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The Manhattan Institute Honors outstanding urban leaders who have improved the quality of life in their cities with its annual Urban Innovator Award.

Gina M. Raimondo
Michelle Rhee
Renee Glover
Mitch Daniels
Jeb Bush
Paul Vallas
Raymond Kelly
Manuel Diaz
Martin O'Malley
Anthony Williams
Norm Coleman
Jerry Brown
Richard Daley

 

Urban Innovator Award Winner

Manuel Diaz.2004
Miami Mayor Manuel Diaz Receives Manhattan Institute's Urban Innovator Award

On October 26, the Center for Civic Innovation (CCI) at the Manhattan Institute honored Miami Mayor Manuel A. Diaz with its fifth annual Urban Innovator Award.

CCI recognized Mayor Diaz for his unswerving dedication to transforming Miami's government into a service-oriented organization, focused on improving quality of life and economic development citywide, rather than in just a handful of central business districts.

Before Mayor Diaz came on the scene, Miami was considered a city in decline. It was blighted by crime, hobbled by mismanagement, and saddled with a poor credit rating.

'Today crime is down and Miami is in the midst of a multibillion dollar construction boom," CCI Executive Director Henry Olsen noted. "Much of the credit for Miami's renaissance belongs to Mayor Diaz and his determination to retool the city's faltering administration, using sound business principles and a strategic vision for the City's future.'

After his November 2001 election, Mayor Diaz quickly developed a vision for Miami as an international city embodying diversity, economic opportunity and good government. To achieve his vision, Mayor Diaz, a former attorney and restaurateur, implemented a private-sector organizational structure throughout all city departments. This new system promoted effective goal setting and accountability through performance measures.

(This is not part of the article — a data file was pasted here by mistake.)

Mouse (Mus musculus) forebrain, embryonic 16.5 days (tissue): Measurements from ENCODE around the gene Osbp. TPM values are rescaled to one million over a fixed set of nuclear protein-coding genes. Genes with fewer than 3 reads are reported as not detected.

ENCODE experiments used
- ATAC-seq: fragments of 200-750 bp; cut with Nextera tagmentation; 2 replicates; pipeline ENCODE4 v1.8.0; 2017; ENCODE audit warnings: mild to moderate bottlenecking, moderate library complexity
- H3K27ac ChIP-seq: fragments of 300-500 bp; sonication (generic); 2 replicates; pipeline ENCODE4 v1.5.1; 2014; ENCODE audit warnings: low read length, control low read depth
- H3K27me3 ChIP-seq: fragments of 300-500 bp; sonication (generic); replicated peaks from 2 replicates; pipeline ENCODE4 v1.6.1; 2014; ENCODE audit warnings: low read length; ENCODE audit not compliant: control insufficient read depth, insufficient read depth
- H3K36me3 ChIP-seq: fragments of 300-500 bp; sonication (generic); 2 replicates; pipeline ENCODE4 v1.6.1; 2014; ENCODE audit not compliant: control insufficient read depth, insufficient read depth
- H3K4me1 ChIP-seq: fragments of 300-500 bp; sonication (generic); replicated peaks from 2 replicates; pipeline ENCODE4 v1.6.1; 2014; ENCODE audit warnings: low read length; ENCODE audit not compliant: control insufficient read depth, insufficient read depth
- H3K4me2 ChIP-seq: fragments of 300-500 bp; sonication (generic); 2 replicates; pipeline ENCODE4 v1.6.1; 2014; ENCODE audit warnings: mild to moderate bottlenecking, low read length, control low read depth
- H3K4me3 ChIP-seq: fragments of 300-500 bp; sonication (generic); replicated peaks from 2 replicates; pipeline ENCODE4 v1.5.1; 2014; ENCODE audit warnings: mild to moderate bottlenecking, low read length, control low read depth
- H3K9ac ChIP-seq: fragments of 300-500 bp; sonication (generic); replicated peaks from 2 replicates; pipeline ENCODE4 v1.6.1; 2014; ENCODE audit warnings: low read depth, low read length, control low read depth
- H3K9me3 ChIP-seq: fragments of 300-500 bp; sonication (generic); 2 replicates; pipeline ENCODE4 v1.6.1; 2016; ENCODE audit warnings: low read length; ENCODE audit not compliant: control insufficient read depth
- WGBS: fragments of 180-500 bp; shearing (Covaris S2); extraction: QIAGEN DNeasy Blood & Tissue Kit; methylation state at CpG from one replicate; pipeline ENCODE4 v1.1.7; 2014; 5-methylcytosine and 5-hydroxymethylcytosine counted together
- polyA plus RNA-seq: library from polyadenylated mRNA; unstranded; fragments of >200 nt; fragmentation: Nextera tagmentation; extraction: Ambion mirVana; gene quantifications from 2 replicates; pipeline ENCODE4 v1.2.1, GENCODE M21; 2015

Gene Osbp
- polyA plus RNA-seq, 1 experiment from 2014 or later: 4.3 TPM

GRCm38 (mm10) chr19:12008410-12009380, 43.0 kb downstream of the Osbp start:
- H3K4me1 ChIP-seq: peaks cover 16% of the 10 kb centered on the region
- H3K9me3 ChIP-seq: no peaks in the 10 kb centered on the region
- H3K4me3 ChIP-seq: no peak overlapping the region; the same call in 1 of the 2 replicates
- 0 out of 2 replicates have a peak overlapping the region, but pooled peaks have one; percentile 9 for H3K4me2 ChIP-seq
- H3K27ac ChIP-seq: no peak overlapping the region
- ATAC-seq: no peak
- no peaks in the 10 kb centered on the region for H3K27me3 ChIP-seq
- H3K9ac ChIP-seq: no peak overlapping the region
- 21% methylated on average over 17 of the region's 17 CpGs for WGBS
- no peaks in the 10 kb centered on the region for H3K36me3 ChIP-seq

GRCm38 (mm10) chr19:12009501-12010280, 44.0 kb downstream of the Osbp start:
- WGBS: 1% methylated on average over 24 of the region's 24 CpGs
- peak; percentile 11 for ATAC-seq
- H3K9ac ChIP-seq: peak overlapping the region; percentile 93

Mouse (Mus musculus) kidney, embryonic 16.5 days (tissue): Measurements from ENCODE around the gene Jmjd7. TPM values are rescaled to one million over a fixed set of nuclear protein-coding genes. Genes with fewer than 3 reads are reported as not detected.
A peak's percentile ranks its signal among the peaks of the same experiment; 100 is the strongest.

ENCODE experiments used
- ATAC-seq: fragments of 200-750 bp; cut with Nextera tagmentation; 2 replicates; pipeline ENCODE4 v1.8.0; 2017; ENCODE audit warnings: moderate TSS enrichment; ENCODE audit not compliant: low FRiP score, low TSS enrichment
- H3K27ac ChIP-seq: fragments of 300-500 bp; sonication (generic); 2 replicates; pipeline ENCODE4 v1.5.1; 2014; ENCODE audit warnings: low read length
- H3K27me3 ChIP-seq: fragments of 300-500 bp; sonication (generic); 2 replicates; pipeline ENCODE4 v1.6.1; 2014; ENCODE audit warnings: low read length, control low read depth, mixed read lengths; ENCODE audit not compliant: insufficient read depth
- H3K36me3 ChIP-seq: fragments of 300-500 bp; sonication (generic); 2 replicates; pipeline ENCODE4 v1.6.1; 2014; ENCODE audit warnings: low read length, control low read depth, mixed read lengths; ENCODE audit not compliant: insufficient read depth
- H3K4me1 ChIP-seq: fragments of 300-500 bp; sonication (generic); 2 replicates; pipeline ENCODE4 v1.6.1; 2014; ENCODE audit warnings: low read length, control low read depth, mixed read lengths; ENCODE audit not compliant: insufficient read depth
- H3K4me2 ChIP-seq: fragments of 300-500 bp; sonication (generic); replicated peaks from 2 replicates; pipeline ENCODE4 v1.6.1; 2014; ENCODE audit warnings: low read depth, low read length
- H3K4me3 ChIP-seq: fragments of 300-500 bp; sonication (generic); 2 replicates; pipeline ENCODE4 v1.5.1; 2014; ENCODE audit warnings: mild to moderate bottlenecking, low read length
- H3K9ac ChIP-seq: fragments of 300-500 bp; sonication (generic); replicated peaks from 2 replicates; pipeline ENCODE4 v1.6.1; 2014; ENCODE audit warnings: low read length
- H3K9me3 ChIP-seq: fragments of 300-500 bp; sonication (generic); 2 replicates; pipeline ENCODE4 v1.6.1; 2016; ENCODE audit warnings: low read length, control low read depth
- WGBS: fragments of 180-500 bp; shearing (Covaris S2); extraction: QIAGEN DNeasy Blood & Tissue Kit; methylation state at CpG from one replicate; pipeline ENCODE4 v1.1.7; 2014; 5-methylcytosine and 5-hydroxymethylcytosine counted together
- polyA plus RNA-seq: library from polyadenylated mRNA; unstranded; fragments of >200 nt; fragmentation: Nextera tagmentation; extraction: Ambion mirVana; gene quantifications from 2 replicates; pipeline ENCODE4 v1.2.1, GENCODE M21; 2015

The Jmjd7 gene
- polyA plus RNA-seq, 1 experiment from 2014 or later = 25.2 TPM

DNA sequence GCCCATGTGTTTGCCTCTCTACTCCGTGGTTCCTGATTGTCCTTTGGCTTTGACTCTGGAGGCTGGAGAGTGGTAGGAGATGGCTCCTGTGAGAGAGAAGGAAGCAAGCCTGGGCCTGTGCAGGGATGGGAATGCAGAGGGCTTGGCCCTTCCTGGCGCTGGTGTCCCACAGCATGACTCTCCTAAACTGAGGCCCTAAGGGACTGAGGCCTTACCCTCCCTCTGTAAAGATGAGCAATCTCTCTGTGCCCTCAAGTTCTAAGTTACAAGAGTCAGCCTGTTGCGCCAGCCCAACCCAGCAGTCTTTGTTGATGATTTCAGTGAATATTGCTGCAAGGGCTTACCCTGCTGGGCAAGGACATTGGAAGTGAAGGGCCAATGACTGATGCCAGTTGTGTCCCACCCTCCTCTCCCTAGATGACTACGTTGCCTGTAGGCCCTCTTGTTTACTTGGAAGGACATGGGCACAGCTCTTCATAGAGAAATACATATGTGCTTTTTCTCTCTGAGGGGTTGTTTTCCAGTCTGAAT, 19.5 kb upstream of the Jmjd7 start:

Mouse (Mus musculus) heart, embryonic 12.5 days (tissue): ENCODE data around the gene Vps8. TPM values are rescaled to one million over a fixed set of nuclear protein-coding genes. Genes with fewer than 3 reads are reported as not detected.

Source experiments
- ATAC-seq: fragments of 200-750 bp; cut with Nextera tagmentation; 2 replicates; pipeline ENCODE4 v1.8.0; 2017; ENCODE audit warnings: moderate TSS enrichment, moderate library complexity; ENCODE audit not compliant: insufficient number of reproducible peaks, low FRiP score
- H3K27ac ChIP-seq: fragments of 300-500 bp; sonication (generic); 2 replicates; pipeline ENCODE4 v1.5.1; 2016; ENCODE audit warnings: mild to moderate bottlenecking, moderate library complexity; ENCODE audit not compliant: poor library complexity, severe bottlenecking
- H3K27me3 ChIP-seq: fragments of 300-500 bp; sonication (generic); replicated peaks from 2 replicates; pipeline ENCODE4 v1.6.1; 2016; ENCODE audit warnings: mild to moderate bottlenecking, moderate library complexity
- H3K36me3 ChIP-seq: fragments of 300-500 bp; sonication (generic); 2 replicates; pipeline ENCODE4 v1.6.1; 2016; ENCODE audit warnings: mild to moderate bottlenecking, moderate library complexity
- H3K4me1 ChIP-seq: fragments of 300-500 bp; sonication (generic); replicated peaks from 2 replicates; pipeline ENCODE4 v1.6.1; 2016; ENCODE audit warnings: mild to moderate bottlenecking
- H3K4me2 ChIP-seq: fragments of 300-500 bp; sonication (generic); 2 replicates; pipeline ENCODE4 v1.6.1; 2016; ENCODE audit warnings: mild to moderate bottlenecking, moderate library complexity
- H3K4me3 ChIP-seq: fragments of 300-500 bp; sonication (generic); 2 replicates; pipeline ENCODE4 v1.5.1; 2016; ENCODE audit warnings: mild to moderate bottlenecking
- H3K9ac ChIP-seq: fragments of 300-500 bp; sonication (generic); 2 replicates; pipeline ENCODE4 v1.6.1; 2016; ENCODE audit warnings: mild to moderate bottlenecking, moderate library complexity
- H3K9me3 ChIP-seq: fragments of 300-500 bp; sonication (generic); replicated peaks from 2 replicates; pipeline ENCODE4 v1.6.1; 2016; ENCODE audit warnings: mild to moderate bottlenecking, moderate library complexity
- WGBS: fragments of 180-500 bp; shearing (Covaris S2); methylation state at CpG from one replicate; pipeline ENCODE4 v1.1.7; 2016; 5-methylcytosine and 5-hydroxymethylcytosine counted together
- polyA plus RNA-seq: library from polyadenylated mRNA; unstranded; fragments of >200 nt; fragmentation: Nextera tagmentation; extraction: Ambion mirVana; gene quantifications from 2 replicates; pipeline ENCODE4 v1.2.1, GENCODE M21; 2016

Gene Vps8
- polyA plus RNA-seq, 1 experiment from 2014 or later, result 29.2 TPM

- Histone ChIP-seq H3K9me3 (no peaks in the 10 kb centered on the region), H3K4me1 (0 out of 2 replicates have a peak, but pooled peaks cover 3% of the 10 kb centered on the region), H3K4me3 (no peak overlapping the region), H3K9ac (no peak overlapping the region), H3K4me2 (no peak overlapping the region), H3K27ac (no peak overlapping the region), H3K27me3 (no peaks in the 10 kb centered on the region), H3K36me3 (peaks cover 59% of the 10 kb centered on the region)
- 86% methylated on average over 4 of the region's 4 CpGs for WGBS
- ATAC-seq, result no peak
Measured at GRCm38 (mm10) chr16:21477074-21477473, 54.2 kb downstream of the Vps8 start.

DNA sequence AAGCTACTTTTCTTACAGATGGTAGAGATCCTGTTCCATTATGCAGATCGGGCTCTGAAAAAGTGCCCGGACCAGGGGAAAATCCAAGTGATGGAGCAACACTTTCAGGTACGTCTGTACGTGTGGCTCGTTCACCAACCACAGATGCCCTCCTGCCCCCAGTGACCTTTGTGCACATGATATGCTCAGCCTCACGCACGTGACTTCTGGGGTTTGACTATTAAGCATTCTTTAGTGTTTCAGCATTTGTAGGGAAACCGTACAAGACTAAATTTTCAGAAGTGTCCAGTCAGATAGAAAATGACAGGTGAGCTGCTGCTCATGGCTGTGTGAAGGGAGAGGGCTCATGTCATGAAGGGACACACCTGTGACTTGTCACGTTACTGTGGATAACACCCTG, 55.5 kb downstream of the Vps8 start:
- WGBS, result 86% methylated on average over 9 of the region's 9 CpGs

Just three short years after facing bankruptcy, Miami's bond rating soared from junk grade in 2001 to an A+ rating in 2004, the highest rating in the city's history. After its finances and management improved, Miami's private investment reached unprecedented levels. At least $16.5 billion in development is underway.

'In part, I have to credit the Manhattan-Institute for inspiring many of the steps we took as a city to bring about these innovative changes,' Mayor Diaz said in accepting the award. He added, 'the other thing that helped was The Entrepreneurial City, one of the Institute's landmark publications. The book was kind of a Bible for my campaign that we referred to often for guidance and expertise.'



 

 

 

 

 
 

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that foster greater economic choice and individual responsibility.

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